Here is picture from Basurabad, Polder 29, coastal Bangladesh. There is much to see in the picture.
First (1) the people in the meeting – members of the Water Management Group that takes care of the canals, drains, and water storage structures; and operates the sluice gates in the polder. This is a transition – earlier these sluices were operated by government staff but this was costly and unreliable. Sluices are the valves in polder management: when they open they drain water out of a polder or, especially during high tide, they let river water in for irrigation. (When the river water is brackish or saline it should be excluded at any cost). The water management group now has its own sluice operator providing the necessary flexibility.
One also sees the pictorial guides on operating the sluices but also managing water within the polder areas (2). There is much to gain in this respect. Opening and closing sluices – preferably in good conditions – is essential for water management inside the polder, but there is much more to be done in in polder water management, such as:
- creating storage by deepening the drainage canals or creating in-field ponds;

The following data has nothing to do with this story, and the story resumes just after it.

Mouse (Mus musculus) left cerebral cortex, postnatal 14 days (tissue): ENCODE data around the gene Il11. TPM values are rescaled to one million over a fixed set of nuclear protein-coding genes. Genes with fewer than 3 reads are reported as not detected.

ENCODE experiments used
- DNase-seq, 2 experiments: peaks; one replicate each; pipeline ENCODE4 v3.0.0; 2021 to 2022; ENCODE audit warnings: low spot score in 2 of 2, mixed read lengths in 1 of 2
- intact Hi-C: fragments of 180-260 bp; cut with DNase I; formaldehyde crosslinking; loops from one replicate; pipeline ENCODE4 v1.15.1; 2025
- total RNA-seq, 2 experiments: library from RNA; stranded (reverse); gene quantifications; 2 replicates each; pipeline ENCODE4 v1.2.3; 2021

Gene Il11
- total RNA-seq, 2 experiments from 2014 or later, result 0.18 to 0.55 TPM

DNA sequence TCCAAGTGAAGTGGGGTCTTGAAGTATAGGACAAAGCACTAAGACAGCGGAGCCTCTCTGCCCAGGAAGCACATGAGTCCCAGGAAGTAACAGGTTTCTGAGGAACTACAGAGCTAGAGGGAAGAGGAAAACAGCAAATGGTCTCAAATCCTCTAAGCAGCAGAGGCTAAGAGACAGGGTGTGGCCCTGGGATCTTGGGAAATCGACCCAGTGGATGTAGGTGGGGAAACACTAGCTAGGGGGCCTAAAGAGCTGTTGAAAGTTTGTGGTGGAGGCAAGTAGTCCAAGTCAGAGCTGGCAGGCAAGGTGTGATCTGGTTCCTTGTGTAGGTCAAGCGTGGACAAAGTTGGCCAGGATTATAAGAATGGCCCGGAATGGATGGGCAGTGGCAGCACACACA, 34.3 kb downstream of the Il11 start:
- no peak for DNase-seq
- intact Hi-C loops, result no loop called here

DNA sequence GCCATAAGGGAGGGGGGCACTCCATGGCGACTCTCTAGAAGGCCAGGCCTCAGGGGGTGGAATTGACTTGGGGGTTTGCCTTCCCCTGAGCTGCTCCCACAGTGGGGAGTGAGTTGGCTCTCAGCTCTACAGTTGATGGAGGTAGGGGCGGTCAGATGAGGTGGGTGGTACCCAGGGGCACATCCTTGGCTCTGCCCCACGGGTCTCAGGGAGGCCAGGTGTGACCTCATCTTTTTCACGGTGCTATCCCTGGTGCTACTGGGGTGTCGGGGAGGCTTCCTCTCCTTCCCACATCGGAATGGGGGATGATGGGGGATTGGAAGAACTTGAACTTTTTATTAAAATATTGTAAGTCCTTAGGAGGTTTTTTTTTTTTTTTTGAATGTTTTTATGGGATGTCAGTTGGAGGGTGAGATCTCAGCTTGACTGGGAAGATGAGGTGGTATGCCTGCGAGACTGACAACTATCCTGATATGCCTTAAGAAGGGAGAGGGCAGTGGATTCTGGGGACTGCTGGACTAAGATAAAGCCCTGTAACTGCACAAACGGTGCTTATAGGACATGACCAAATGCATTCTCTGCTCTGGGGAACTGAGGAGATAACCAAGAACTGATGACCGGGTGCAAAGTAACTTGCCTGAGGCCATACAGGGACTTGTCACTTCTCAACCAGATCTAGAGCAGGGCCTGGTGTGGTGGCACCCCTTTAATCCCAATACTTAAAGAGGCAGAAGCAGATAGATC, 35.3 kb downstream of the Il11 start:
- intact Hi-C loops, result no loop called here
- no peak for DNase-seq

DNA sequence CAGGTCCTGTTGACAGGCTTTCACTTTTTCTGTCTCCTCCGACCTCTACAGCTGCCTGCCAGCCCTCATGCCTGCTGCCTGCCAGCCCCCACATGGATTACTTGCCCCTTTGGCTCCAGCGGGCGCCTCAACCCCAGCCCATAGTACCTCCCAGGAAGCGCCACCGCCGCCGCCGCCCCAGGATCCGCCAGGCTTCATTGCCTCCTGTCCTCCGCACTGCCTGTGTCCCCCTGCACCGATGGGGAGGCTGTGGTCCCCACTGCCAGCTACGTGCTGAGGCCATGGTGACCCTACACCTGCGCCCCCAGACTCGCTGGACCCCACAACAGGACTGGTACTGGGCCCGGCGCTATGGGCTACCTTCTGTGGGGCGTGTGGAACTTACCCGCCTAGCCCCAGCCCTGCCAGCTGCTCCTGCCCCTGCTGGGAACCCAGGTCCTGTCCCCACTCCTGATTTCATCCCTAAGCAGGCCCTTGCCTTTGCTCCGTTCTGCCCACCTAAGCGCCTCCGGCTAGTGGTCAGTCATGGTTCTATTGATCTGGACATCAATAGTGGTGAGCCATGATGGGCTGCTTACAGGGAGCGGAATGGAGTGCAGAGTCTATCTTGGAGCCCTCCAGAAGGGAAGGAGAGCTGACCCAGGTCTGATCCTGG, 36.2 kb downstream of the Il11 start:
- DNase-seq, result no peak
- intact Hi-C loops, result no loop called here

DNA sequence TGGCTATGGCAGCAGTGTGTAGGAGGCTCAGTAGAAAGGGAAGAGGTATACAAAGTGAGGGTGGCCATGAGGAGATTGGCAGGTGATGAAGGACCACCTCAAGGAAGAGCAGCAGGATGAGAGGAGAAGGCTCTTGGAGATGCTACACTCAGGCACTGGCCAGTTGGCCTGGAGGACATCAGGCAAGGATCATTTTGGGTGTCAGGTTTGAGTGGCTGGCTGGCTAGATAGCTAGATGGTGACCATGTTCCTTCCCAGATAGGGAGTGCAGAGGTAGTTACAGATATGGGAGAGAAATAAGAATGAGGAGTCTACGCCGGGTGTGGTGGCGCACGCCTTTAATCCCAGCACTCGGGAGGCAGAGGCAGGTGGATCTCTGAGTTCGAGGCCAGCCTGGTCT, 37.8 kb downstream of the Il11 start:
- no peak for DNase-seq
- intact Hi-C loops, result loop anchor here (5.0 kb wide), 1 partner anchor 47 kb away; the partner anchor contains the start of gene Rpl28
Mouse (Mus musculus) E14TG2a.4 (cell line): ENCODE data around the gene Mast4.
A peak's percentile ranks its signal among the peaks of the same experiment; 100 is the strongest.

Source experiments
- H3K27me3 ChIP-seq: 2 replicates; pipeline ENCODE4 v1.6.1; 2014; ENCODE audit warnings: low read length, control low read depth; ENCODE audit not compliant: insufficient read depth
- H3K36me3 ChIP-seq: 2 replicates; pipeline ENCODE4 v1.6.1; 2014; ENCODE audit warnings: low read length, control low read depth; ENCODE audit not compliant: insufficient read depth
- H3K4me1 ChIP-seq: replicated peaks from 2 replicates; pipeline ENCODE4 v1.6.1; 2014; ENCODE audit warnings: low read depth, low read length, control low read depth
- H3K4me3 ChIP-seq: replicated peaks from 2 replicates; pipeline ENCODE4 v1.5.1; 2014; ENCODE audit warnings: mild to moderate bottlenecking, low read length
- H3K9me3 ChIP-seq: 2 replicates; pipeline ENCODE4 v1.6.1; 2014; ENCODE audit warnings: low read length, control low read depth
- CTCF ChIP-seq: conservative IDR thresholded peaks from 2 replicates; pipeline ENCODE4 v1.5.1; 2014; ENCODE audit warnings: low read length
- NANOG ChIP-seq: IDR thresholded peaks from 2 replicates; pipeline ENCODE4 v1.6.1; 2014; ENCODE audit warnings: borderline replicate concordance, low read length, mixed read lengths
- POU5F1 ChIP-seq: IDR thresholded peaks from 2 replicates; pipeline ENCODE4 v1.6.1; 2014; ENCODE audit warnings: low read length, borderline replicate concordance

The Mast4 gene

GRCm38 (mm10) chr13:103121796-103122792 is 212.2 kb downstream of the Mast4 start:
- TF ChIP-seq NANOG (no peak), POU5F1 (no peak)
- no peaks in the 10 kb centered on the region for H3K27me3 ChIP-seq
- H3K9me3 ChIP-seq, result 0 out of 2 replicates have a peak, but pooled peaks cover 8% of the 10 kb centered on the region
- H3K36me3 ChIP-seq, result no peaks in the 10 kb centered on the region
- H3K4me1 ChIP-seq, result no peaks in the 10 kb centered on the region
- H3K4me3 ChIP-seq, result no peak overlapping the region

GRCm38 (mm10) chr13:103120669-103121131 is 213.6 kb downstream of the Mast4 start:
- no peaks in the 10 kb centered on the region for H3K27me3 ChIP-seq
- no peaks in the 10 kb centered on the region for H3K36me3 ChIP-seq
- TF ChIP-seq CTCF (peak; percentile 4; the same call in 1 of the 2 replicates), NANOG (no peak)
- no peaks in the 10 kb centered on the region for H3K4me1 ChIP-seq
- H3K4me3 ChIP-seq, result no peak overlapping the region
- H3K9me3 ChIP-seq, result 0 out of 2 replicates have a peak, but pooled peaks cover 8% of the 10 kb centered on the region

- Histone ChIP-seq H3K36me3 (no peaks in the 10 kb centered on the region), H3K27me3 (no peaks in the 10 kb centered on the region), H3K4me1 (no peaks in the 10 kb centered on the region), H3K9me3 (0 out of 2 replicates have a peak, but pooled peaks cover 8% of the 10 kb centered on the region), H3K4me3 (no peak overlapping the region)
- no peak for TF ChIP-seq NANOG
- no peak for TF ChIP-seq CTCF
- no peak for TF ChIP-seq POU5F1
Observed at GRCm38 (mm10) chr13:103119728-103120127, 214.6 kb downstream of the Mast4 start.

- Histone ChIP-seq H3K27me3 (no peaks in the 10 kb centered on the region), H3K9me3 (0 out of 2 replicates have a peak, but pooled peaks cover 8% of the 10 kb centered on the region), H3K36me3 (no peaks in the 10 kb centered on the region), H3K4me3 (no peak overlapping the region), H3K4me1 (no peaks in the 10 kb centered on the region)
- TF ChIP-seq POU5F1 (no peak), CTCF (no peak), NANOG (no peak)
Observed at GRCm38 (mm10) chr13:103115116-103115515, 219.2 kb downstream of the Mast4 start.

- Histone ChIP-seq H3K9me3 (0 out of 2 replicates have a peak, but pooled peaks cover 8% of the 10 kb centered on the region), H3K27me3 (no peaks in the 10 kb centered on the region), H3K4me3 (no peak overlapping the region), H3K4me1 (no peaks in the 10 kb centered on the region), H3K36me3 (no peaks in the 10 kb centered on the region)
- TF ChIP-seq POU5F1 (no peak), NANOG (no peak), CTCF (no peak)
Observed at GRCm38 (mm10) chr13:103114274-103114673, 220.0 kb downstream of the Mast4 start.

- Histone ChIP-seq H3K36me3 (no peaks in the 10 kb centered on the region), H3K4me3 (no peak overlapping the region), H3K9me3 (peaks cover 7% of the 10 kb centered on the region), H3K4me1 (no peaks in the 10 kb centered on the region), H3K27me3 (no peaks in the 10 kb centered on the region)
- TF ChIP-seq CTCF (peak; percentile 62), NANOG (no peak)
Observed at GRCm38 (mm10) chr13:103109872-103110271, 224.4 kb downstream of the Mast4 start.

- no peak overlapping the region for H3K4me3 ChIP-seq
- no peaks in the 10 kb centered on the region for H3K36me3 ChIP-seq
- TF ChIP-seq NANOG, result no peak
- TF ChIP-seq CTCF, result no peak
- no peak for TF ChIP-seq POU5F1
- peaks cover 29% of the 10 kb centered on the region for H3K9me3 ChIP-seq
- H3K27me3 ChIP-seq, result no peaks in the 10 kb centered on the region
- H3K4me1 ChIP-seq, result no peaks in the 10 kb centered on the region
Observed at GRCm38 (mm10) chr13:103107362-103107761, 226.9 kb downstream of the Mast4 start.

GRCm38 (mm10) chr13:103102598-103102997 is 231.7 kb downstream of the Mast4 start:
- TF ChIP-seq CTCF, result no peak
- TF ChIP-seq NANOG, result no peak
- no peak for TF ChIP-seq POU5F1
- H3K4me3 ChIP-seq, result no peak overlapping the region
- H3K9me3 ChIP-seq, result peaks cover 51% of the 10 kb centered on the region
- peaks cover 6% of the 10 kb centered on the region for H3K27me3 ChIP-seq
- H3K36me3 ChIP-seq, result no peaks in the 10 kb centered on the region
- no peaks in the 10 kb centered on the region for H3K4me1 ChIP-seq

- removing water logging (which often results from rural road construction) by making culverts;
- improving flood preparedness (by creating elevated places with material excavated from silted up drains);
- managing water levels in the rice field (especially where more demanding high-yielding varieties are grown);
- ensuring good conditions for fishery by ensuring sufficient water depth in fishery grounds;
- and controlling pests and diseases with water management – in particular draining and flooding fields.
There is much to do and many interests to balance.
The Water Management Group has women and men – in recent years women have gained the confidence to be part of such public organizations and they play strong roles –such as in the Polder 29 Water Management Group – as is obvious from the body language and the position (3).
There is much attention to move to more regenerative agriculture. Agroforestry is popular: in the pots on tree one can see the seedling of new fruit trees (4). In the background there is a hugely improved grain storage, so as to reduce the impact of pests and rodents (5). The storage is carefully operated. Care is taken not to touch the grains with hands – and special spoons are used. There is more in regenerative agriculture – the owners of the house is making vermicompost. He prefers it strongly over synthetic fertilizer that has made the soil hard and crummy.
The area has been doing well, just as many polders in coastal Bangladesh where crop intensity has gone up by 15-20% along with yields. Productive fishery is on the rise as well. One of the members of the group is an artist (6) – sign of a vibrant local economy able to support such beautiful professions. Then there is the improvement of houses, transport and access to education.